So I think these agencies are going to continue to exist, they probably have to continue to exist for national security, but just the way they go about doing what they do has to change I believe, and hopefully they are getting that message. You know, from a business perspective, like you mentioned, I think we are beginning to see some of the business leaders talk about this issue. I think that in the headlines just recently we’ve had Mark Zuckerberg come out and I think his quote was that US government blew it.
And so I think many people share that sentiment. And hopefully they are going to learn. I know that the administration has special working groups that are reporting directly to the president I believe, trying to get that perspective in, I know that CDT the Center for Democracy and Technology is involved and they have some very bright people, who are working in that working group. So nothing with the government happens overnight. But I do hope that there will be some positive changes here, and I have some hope that it will happen.
Robin: Thinking of Zuckerberg, a lot of people thought his coming down on the government for eavesdropping was kind of amusing, because Facebook, and of course, we all know that Google is doing evil, aha, and I say this as somebody, I am a devoted Google Drive and email and whatnot fan, and I use them like mad.
Paul: Great products.
Robin: Great products, worked for me. I don’t worry about it. Should I worry more?
Paul: Well, we have a privacy and identity team that looks at these issues very closely. And I think, it is hard for me to speak for them, because this is not exactly my specialty and they are really deep into the technologies here, but my understanding from what they have told me is that yes, you should be worried more. And that you should think about ways where mechanisms, technical mechanisms to ensure that you are not being tracked and that you understand the deal that you are making with these companies when they take that data, and understand what data that they are taking. I think that that’s the key issue for the Internet Society, is that you are inherently making a bargain with these companies, when you conduct service with them, you are giving them the data in return for these great services, but not everyone really understands what all they are giving up. And we do our best to help people to try to understand and then give them tools to limit the sharing of that information if they don’t want to. So we have a whole group, Lucy Lynch is one of the best experts in the world on these topics, leads our group for us and they are doing some good work in that area.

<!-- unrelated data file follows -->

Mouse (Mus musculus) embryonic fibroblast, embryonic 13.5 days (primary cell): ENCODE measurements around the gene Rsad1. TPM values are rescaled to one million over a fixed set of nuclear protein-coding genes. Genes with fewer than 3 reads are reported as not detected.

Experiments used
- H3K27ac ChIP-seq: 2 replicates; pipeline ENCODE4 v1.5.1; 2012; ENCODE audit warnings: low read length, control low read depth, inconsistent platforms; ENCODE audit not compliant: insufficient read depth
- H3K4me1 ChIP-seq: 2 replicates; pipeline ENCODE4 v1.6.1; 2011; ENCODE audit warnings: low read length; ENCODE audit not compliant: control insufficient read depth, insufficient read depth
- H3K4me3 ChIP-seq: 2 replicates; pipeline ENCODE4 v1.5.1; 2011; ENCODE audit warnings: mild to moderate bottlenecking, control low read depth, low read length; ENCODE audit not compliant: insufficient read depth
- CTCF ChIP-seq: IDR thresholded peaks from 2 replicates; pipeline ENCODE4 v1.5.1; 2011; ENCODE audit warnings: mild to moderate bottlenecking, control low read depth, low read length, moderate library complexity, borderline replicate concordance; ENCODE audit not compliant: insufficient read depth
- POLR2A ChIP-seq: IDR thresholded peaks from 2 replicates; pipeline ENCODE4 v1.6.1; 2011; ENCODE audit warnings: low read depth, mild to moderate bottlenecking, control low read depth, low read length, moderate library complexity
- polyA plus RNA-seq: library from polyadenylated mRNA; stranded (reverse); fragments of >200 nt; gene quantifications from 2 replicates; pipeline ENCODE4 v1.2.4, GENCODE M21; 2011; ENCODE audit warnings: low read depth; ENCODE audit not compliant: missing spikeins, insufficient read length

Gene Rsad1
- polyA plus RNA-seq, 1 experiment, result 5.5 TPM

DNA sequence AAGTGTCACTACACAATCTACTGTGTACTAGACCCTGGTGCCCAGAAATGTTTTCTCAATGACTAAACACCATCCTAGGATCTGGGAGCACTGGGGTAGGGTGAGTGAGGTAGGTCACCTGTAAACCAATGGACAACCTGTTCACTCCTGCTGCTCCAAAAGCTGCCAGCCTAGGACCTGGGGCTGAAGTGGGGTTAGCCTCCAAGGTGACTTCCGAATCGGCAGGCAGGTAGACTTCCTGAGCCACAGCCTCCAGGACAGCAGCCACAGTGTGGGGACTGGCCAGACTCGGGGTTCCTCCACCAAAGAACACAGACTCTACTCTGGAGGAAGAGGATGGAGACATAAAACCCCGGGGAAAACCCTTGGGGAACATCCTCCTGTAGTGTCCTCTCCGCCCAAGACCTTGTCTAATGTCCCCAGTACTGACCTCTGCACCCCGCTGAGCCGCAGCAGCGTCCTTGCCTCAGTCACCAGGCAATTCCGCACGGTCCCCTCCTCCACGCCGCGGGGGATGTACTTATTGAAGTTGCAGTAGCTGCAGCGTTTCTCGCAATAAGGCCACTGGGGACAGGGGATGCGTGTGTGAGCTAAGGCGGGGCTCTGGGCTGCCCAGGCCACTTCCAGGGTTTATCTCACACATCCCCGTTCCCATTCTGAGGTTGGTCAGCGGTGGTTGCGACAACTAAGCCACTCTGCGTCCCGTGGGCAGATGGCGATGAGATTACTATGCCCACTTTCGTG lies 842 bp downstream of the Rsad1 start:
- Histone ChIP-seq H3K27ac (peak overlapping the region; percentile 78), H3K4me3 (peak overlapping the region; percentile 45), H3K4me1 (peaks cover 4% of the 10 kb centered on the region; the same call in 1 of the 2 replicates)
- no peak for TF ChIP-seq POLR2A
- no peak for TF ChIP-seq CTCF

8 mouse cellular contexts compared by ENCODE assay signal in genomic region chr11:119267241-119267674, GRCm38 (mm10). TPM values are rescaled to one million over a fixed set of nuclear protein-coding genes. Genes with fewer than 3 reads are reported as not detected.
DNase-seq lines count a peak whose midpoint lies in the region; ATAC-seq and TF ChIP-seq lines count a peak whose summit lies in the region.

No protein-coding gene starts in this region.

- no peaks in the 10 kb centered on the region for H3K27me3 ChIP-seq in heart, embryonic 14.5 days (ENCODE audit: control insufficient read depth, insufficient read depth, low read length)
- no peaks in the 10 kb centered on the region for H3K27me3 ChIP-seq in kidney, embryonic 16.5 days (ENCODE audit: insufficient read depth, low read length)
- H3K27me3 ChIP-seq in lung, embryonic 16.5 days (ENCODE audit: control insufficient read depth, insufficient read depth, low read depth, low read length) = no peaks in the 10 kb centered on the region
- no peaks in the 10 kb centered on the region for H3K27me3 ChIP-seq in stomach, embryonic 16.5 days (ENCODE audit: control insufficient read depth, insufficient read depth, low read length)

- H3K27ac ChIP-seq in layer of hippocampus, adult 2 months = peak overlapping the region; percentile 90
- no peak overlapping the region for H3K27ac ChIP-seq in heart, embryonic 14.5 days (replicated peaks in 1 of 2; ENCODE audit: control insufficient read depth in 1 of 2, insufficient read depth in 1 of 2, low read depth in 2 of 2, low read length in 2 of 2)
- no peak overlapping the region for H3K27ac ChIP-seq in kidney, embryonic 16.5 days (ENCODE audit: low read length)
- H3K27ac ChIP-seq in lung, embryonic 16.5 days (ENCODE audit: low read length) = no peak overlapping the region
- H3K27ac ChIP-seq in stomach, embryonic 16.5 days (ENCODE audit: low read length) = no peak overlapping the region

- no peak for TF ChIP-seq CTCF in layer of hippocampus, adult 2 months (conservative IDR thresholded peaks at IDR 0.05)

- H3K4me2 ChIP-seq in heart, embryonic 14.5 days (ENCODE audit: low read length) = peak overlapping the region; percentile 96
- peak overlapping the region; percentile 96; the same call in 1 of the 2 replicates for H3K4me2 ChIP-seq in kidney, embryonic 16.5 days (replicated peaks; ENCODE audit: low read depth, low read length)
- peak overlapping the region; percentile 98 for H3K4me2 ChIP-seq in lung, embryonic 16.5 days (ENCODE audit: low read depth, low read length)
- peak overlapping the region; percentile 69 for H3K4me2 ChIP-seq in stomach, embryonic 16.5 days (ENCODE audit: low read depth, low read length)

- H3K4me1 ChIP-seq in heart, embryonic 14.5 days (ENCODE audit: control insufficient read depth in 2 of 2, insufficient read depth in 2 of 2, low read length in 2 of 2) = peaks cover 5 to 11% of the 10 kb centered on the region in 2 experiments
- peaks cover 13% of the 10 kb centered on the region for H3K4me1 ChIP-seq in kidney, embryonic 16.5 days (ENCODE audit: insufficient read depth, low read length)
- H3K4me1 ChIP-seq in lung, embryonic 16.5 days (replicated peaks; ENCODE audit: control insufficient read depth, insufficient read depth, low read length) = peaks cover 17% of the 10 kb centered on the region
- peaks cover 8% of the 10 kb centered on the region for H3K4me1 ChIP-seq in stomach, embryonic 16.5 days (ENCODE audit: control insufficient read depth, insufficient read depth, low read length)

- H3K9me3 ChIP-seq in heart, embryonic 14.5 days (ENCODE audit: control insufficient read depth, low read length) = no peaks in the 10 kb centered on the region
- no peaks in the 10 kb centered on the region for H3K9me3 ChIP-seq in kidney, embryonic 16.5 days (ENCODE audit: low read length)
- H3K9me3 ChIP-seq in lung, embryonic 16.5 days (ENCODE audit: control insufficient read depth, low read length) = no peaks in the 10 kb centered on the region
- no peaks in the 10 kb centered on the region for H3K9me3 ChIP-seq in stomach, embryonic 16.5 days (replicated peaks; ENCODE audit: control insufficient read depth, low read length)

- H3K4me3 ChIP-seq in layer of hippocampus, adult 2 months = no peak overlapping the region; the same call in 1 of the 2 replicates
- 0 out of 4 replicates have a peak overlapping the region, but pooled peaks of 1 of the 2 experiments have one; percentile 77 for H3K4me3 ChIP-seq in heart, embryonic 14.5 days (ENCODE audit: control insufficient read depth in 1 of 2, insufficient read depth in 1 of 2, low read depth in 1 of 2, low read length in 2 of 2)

Robin: Can you give me any suggestions as to what an individual or a small business can do on their own behalf?
Paul: I would have to direct you to we have an area on our website that gives a lot of resources for this, a lot of education resources, and specifically it gives you some tools, plug-ins that we have worked with others to develop that will let you know what information is being collected. So I think that would be a good first step. Look for those trusted resources. The Internet Society is a trusted resource, a global nonprofit organization set up by the guys who created the internet. And we are working for the benefit of the internet, to make it sustainable, and we are definitely not working for any one of these companies that collect the data. So you should look for organizations like ours. CDT would also be a good one. And others.
Robin: And what about joining the Internet Society? What about getting in there and helping? Are there opportunities for us to, well, first of all, to join, we know that, it costs nothing, I am a member, have been for years, and you out there, listening and watching this, you should be too, right?
Paul: Definitely, you should be. You know, it is easy to join. When you join, one of the biggest benefits you get is just periodic emails that give you some information about what’s happening in the internet community. We have events all over the world, and almost all of these events are webcast, so no matter your nationality wherever you happen to be, you have the opportunity to tune into these events, we’ve already had one of them this year on cyber security and privacy and trust issues – that was in Washington DC just a couple of months ago, but we’ve got another one that’s coming up just in a few days, October 2nd and that is in San Francisco it is going to be at CNET’s headquarters. And that’s being organized by our chapter there, the San Francisco Bay Area chapter. So when you think about getting involved, there are chapters around the world, where you can connect with individuals with shared values, and they are also out there working to make the internet work better, and then bring together good discussions like this on very relevant topics that are key to the internet’s success.
Robin: So right now and I think I do have a link to it in the intro text to this little video. You should be alert for the October 2nd webcast if you are not in the San Francisco area. And you might want to tune in on that and see what’s going on and see what you can do with the tools that the Internet Society has developed and how you might even help develop more tools. Right?
Paul: Definitely, lots of opportunities.